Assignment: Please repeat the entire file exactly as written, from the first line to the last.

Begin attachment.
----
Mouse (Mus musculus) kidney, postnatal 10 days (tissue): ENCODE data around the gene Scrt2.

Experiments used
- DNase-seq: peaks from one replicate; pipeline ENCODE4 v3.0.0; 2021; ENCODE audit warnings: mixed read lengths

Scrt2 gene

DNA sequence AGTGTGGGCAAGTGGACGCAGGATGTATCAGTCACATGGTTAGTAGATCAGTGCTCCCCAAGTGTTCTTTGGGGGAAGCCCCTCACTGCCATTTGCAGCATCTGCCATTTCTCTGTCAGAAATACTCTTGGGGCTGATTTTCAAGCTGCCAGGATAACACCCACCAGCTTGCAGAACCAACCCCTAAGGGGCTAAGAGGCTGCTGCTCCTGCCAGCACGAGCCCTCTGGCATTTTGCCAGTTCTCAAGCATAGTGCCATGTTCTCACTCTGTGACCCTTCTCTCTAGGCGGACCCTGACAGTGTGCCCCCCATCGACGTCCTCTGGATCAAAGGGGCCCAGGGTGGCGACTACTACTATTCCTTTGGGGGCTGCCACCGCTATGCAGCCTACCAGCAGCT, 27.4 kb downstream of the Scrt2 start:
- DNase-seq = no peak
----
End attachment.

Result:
Mouse (Mus musculus) kidney, postnatal 10 days (tissue): ENCODE data around the gene Scrt2.

Experiments used
- DNase-seq: peaks from one replicate; pipeline ENCODE4 v3.0.0; 2021; ENCODE audit warnings: mixed read lengths

Scrt2 gene

DNA sequence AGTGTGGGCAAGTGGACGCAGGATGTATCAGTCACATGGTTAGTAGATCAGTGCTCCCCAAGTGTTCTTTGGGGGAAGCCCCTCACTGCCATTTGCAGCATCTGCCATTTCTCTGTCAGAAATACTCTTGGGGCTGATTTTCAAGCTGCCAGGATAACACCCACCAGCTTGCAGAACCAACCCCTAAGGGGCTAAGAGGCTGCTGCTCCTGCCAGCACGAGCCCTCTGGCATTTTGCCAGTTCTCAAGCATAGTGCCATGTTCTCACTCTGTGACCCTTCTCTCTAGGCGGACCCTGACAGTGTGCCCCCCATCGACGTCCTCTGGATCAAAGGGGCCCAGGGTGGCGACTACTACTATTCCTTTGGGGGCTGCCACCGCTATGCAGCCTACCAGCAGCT, 27.4 kb downstream of the Scrt2 start:
- DNase-seq = no peak